U.S. Army Says There Are 'Several requests' From Families for Disinterment of Children Buried at Carlisle
July 22, 2021
CARLISLE, Pa. - Following last week's exhumation of nine Rosebud Sioux youth who were buried at the former Carlisle Indian Industrial School for more than a century, Army officials said they are working with additional requests for disinterment.
"We are working on several requests from other individual families at this time," said the director of the Office of Army Cemeteries, Renea Yates, at a press conference on Thursday, July 15. She said additional exhumations could take place as soon as next year, but gave no additional details.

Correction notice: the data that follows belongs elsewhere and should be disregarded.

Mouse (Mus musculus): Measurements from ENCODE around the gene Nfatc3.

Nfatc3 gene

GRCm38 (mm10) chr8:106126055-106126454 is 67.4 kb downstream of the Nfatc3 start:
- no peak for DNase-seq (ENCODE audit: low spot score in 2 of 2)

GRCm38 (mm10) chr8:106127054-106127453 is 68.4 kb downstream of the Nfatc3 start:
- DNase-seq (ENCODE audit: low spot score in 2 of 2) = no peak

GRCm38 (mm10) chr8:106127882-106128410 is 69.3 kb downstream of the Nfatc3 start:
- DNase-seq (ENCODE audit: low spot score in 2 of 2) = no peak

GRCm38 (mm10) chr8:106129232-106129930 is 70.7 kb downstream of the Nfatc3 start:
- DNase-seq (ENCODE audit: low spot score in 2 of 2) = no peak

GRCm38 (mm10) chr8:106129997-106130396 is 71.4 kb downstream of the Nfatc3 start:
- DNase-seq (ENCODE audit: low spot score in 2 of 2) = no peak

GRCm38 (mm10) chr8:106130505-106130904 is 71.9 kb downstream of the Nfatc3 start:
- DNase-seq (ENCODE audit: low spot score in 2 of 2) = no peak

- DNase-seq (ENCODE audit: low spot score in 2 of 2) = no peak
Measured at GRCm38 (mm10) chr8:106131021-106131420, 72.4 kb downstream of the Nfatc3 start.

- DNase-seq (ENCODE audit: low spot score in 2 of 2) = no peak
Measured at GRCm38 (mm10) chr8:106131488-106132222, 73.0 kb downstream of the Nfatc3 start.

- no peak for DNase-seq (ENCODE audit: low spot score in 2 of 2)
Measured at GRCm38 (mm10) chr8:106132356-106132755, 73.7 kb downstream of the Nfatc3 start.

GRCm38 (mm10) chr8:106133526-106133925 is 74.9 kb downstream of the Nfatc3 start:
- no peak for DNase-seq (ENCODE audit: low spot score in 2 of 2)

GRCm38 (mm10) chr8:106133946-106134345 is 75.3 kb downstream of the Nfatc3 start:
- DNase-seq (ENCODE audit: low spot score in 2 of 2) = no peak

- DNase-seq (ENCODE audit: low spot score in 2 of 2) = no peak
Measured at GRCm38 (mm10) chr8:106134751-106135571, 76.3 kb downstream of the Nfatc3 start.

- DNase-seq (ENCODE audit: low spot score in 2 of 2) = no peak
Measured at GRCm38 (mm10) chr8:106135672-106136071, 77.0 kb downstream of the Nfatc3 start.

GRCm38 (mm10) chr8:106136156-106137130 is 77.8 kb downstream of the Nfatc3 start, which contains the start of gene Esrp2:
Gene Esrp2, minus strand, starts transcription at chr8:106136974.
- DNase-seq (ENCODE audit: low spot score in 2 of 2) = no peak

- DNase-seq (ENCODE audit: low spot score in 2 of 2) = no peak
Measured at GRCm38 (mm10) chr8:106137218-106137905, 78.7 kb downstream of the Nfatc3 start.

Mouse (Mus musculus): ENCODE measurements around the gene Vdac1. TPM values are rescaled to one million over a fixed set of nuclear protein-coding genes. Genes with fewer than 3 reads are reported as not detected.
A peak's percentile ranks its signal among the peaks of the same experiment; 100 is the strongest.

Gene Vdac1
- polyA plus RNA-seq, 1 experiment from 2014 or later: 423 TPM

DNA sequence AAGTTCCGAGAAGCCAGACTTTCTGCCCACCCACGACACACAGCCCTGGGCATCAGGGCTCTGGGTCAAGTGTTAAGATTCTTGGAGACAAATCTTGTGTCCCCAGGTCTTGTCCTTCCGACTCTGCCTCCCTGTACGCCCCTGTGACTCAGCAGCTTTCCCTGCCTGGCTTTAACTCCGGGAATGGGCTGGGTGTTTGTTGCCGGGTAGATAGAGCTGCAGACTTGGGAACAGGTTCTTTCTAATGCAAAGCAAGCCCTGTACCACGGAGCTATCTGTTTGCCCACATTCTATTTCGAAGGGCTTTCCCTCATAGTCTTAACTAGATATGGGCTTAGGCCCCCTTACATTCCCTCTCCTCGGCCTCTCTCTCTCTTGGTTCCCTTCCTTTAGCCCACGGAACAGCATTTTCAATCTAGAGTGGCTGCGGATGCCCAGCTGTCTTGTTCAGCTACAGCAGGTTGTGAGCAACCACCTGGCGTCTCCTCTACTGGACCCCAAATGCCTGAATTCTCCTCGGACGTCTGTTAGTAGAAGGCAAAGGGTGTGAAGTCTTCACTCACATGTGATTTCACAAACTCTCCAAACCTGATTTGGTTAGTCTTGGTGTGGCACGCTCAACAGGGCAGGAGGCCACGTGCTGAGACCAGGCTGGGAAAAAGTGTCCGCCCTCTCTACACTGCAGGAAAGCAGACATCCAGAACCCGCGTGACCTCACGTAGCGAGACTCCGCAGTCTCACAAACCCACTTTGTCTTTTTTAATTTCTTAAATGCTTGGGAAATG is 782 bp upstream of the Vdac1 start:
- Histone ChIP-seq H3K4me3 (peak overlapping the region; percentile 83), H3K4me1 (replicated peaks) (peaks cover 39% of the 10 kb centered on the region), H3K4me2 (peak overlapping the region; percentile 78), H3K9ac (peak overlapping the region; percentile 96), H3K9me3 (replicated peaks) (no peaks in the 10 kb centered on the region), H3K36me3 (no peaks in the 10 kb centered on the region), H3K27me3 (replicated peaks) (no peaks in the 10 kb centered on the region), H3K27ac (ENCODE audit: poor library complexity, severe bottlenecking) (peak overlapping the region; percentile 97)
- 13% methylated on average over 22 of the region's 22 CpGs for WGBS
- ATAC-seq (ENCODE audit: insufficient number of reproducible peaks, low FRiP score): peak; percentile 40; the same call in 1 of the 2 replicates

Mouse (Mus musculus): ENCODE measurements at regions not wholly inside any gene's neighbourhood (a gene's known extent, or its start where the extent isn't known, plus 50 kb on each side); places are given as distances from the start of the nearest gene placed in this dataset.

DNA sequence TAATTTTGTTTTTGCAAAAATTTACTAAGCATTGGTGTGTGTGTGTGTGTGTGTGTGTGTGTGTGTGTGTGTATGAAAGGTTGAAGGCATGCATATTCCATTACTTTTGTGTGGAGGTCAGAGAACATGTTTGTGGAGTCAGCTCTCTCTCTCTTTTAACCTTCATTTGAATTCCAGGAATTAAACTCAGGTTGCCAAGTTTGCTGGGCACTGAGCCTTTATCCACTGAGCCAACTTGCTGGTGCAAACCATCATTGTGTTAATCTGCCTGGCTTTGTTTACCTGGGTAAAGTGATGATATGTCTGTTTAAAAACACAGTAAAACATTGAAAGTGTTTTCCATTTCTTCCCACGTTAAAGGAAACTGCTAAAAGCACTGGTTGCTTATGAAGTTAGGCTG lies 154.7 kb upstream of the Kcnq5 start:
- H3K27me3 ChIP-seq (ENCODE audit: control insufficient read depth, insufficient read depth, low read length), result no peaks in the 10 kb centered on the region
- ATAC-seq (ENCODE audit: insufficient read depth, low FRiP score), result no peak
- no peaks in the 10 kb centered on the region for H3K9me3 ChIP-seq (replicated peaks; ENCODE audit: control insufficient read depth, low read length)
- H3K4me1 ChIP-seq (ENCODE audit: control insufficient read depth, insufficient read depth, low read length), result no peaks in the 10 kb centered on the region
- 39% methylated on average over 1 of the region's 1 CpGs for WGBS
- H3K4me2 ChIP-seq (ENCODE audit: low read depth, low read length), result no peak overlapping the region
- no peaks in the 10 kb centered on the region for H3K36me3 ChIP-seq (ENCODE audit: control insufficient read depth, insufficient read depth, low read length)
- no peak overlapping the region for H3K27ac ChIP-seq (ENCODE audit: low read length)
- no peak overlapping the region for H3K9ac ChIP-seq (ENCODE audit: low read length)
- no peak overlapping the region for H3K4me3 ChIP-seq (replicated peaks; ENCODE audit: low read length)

In 1879, Carlisle Barracks became the site of the nation's first Indian Boarding School, operated by the Department of the Interior until 1918. During its 39 years of operation, it forcibly assimilated 7,800 Native American children from tribal nations across the country through a mixed-model of Western education and hard labor. Many children died of sickness-caused by disease, poor living conditions, and abuse-while at the school.